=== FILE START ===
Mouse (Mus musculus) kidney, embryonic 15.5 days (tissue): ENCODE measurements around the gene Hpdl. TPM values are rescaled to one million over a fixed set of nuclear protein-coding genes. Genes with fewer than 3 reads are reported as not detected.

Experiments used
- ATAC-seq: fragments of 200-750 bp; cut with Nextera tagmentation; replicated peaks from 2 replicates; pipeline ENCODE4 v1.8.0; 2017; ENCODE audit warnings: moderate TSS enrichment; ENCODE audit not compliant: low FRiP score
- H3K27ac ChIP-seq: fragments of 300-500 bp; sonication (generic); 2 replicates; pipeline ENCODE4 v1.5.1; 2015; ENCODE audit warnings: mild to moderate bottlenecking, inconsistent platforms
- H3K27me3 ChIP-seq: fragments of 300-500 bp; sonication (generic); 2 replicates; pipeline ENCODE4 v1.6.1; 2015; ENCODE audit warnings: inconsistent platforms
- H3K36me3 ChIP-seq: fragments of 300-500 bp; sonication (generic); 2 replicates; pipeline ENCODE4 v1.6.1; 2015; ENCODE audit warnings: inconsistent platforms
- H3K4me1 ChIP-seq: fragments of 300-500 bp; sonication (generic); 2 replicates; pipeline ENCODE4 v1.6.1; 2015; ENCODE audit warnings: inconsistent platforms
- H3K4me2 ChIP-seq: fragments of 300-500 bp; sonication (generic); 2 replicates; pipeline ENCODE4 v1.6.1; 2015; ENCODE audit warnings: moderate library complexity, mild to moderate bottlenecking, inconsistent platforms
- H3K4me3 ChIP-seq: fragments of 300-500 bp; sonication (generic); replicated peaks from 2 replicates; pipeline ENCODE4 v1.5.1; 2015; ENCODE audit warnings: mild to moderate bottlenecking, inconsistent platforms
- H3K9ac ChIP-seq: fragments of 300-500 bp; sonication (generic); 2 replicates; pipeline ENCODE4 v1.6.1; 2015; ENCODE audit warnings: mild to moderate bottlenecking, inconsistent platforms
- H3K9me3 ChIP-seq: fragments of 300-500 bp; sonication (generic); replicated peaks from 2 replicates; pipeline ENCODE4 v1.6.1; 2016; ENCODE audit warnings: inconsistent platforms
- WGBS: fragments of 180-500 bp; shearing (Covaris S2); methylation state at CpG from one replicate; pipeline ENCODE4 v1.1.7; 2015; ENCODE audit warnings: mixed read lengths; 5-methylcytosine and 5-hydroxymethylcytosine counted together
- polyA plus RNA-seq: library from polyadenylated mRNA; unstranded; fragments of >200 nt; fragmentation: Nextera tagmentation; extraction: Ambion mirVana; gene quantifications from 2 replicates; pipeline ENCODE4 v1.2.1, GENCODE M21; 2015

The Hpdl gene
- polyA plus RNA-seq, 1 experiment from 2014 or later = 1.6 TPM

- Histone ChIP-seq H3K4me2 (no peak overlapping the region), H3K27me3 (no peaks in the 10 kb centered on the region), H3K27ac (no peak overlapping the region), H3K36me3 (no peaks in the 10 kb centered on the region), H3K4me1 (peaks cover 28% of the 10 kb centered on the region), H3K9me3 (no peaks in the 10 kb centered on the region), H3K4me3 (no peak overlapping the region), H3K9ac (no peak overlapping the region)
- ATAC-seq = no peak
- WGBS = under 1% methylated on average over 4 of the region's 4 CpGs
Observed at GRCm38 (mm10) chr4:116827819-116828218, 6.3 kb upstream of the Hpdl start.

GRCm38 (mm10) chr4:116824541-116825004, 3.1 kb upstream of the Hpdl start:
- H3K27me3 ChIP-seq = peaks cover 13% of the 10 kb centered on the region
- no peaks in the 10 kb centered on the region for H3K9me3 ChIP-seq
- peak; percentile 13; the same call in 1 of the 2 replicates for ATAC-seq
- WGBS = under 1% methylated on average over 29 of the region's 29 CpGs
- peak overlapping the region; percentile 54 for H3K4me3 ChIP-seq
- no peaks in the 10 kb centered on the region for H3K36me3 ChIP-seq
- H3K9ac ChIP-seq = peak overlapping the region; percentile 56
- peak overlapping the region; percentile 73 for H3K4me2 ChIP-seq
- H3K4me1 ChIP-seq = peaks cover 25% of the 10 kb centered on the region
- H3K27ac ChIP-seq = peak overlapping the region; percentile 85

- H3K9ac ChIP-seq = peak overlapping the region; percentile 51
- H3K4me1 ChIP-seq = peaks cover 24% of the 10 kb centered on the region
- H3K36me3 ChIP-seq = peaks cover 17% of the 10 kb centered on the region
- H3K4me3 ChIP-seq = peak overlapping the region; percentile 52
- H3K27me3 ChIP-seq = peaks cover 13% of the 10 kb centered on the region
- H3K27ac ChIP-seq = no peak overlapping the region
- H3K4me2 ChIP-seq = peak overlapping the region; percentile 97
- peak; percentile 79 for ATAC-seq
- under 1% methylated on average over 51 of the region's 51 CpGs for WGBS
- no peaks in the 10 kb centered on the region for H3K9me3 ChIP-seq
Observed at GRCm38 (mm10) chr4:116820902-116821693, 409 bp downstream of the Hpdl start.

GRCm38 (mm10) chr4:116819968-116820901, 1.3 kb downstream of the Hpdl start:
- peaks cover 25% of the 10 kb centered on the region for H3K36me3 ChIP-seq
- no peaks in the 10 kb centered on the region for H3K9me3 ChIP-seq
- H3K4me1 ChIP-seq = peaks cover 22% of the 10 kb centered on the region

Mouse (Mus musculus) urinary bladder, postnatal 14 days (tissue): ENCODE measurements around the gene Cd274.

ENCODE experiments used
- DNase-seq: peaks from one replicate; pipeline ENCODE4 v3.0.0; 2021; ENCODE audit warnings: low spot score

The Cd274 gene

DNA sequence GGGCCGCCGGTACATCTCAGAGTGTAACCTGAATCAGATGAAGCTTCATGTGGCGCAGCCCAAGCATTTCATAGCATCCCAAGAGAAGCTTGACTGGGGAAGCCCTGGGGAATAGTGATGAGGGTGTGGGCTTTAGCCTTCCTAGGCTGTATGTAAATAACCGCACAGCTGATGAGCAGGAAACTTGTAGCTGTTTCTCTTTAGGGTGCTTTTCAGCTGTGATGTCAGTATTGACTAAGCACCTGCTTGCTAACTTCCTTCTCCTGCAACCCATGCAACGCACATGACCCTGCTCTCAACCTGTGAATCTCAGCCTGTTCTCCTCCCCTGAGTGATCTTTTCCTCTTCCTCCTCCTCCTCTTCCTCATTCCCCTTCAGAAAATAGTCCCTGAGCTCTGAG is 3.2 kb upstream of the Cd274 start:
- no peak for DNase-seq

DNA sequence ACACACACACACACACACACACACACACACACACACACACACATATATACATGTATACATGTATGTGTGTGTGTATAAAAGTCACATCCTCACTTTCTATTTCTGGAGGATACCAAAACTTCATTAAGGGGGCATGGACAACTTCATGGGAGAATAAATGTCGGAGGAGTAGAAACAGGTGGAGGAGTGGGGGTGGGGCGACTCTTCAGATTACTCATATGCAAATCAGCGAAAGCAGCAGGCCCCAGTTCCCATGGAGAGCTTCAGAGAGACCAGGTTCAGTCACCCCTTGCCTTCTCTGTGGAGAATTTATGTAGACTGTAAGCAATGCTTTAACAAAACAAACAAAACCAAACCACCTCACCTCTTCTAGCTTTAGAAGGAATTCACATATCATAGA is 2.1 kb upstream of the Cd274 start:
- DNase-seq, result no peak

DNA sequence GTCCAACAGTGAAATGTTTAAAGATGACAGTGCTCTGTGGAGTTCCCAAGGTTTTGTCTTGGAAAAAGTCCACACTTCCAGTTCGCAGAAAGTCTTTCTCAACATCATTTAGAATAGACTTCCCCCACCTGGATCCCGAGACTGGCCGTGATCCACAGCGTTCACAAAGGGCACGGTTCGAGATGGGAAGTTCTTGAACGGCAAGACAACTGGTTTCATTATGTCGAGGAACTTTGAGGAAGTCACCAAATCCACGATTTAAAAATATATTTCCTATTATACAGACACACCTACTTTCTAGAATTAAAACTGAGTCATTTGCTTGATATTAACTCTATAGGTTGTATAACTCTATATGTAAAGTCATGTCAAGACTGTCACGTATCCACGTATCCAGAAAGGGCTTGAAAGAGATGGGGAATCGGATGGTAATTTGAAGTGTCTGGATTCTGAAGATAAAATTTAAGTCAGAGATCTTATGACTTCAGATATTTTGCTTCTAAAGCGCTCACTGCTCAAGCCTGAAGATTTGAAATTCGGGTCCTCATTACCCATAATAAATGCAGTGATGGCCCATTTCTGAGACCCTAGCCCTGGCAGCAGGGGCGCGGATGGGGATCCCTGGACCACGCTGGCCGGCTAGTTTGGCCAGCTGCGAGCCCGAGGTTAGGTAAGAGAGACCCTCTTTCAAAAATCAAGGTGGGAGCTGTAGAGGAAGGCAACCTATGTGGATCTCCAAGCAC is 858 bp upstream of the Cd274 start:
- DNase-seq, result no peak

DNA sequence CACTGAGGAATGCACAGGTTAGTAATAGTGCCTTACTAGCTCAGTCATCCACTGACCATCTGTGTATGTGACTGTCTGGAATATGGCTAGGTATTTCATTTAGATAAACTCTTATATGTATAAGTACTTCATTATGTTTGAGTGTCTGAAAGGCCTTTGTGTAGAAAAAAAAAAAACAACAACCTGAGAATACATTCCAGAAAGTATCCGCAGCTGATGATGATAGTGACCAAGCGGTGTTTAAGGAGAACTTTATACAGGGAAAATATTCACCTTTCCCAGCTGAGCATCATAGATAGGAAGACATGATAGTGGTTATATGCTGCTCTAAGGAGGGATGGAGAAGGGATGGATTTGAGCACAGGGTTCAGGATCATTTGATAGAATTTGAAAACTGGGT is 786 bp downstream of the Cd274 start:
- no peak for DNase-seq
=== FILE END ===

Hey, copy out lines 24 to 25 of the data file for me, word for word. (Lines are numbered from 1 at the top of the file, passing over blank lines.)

- WGBS = under 1% methylated on average over 29 of the region's 29 CpGs
- peak overlapping the region; percentile 54 for H3K4me3 ChIP-seq